How does this affect clearances from the stovepipe? How do I determine if I need to double wall or shield?

Thanks for the input on this. It's definitely helping my comfort level.
I'll be able to get some detailed measurements on the stove, at my buddy's place this weekend.
 

leco

New Member
Nov 29, 2016
27
KY
I took a look at the opening and where the stove would go if it were pushed back closer to the hearth as beholler suggested. Having looked at that, it looks like the best option is to make a shield from plate steel (or similar) and attach it to the lintel in the firebox. It would come out of the box horizontal, and then once clearing the masonry, angle up about 30 degrees.

By my estimation, this will solve all combustible clearance issues, from both the stove, as well as the stovepipe.

Can I attach directly to the lintel in the firebox, or do I still need ceramic spacers?
 

bholler

Chimney sweep
Staff member
Jan 14, 2014
25,484
central pa
Can I attach directly to the lintel in the firebox, or do I still need ceramic spacers?
The lintel is non combustible so no need for spacers there.
 
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electrathon

Minister of Fire
Sep 17, 2015
568
Gresham, OR
First I agree with everything bholler said. He is the pro here.

My next question though is why not pull off the rear legs and slide the stove in as far as you can? Unless you need a table, the farther you scoot it back the better.
 
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leco

New Member
Nov 29, 2016
27
KY
First I agree with everything holler said. He is the pro here.

My next question though is why not pull off the rear legs and slide the stove in as far as you can? Unless you need a table, the farther you scoot it back the better.

I like the idea, but not sure I can. I will know for sure this weekend, but I think the stove has a front and rear "leg" that runs the width of the stove. Not sure it is removable, but I will find out.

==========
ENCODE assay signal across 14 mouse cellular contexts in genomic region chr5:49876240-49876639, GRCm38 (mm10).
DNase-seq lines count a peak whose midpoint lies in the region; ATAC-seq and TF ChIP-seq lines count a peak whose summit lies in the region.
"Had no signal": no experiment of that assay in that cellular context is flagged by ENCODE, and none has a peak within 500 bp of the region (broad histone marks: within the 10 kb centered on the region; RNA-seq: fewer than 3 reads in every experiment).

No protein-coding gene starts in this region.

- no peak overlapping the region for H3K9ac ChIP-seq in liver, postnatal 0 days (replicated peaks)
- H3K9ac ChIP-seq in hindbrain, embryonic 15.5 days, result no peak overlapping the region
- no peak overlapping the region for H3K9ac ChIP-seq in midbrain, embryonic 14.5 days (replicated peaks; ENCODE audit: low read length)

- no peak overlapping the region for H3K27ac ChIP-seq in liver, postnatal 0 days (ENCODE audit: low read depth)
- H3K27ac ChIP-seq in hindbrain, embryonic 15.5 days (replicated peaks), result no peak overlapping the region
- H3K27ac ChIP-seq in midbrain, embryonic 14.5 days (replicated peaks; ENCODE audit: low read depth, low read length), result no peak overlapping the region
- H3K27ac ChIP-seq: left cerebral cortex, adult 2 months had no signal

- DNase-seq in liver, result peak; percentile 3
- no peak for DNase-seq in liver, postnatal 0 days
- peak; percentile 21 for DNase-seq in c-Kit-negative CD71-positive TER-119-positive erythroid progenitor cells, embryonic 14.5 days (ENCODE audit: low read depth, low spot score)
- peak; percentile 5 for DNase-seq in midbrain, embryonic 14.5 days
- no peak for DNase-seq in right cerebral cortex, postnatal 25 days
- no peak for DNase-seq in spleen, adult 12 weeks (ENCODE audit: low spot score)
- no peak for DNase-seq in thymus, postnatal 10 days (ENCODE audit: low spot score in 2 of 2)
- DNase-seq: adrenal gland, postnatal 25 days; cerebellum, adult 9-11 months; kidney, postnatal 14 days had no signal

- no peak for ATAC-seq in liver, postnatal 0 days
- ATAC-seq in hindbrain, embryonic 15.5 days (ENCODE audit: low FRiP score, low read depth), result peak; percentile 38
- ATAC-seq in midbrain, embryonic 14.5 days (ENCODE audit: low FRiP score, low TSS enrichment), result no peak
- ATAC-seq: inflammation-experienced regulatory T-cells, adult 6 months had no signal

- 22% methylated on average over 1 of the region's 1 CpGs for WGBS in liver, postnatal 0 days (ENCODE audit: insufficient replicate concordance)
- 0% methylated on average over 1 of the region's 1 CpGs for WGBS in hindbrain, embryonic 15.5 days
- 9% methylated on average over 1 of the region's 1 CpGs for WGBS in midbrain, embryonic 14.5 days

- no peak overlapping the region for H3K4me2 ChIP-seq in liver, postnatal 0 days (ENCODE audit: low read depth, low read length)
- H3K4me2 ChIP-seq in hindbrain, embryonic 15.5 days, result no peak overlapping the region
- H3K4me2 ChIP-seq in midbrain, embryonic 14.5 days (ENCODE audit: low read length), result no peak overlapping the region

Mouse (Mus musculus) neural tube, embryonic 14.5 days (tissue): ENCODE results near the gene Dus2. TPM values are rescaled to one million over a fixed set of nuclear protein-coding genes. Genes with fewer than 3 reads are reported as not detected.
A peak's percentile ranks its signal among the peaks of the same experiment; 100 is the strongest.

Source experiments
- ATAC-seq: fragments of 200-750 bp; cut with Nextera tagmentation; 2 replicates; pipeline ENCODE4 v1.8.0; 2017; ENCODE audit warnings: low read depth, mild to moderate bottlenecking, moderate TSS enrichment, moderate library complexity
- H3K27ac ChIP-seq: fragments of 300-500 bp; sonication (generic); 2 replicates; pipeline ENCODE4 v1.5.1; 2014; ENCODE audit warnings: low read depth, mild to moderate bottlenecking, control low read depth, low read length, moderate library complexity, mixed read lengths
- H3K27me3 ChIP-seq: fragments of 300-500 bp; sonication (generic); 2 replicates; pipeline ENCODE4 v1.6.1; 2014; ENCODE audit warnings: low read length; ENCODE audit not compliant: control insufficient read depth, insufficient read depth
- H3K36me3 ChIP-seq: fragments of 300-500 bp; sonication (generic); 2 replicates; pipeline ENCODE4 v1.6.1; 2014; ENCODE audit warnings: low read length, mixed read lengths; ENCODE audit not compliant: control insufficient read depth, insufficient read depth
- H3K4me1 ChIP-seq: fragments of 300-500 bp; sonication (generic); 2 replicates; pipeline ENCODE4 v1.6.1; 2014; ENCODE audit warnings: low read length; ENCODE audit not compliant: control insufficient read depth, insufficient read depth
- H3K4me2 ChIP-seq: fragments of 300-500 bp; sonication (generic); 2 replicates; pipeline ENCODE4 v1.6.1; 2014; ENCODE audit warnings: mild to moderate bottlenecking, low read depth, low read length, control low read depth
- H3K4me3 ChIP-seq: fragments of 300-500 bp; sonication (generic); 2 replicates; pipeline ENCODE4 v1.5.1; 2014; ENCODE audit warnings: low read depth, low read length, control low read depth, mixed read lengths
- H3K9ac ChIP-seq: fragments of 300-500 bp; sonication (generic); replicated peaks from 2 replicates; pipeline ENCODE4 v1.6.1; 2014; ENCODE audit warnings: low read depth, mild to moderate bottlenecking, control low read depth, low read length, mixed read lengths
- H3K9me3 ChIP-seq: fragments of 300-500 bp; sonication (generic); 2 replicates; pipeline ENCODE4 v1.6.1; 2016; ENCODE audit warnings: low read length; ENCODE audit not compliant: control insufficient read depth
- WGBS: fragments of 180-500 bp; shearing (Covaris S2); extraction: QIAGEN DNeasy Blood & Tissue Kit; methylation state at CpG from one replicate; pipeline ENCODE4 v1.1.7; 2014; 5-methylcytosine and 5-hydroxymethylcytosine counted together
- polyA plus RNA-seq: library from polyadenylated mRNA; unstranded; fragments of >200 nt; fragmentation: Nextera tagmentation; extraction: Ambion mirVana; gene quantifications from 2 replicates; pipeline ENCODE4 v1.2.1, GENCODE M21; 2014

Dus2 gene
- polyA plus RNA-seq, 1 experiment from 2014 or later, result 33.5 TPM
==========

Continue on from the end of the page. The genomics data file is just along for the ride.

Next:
If I can, I'll need to platform my hearth pad, to ensure everything ends up level. Not a problem, but more gears turning. ;-)
 

electrathon

Minister of Fire
Sep 17, 2015
568
Gresham, OR
I agree, make sure it can fit. But if it does, every inch it is out of your way the better.
 

trguitar

Feeling the Heat
Dec 2, 2011
265
Harvard, MA
Have you considered extending the hearth to make it fit on there?
 

sportbikerider78

Minister of Fire
Jun 23, 2014
2,493
Saratoga, NY
Have you considered extending the hearth to make it fit on there?
I was just going to say this.

I'm not sure you're concerned about looks, but I would extend the hearth forward and then reface with a nice veneer stone/tile so it all blends together. Or do brick and repaint to match.
 

leco

New Member
Nov 29, 2016
27
KY
So, I have been at work on getting things sorted for this stove. While extending the existing hearth may be something I consider in the future, with an eye to kind of redo the entire look of the facade, it's not viable currently. Maybe in the next year or two.

I went ahead with my option of building a health extension, while pushing the stove back as far as possible. The legs on the stove are plate steel that run front to back, with some material between them. There seems to be a heat dispersion function built into it. Anyways, cutting legs did not appear to be a viable option either.

Here is a pic of the stove, after some wirebrush rust removal, and some painting with stove paint:

stove4.jpg

The plate that covers the top opening will be replaced. The stove will be vented out the back. I will get some better pics of the stove for yall soon.

Here is the hearthpad I built for it:

stove5.jpg

Tile on top of 3 sheets of 1/2" Durock, on top of a wood base/platform. Total R value of 1.19, exceeding the stoves pad requirement of 0.893 R value.

I will get that guy grouted and in place. Full length 6" liner, & insulation on order from a forum advertiser. Depending on how weather cooperates, could be burning by this weekend, but definitely by the end of the year. :)

I have a followup question on heat shields. If I intend to make a plate metal heat shield that bolts to the lintel, what size (thickness) steel do I need to use?
 
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leco

New Member
Nov 29, 2016
27
KY
Got my hearth pad completed; liner installed; makeshift heat shield built and installed; stove moved and connected. Ready for the first burn in this house! :)

20161212_203132~01.jpg 20161212_203220.jpg 20161212_203237.jpg
 
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leco

New Member
Nov 29, 2016
27
KY
First fire! :cool:

20161213_214351~01.jpg

Was getting about 600-700° on top. About 250-300° on the last uninsulated point of the chimney.